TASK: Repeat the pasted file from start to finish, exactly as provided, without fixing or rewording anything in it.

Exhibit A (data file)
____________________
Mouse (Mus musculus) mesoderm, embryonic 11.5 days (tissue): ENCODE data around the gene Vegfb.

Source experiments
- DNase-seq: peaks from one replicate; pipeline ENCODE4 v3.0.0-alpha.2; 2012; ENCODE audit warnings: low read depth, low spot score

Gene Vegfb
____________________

Mouse (Mus musculus) mesoderm, embryonic 11.5 days (tissue): ENCODE data around the gene Vegfb.

Source experiments
- DNase-seq: peaks from one replicate; pipeline ENCODE4 v3.0.0-alpha.2; 2012; ENCODE audit warnings: low read depth, low spot score

Gene Vegfb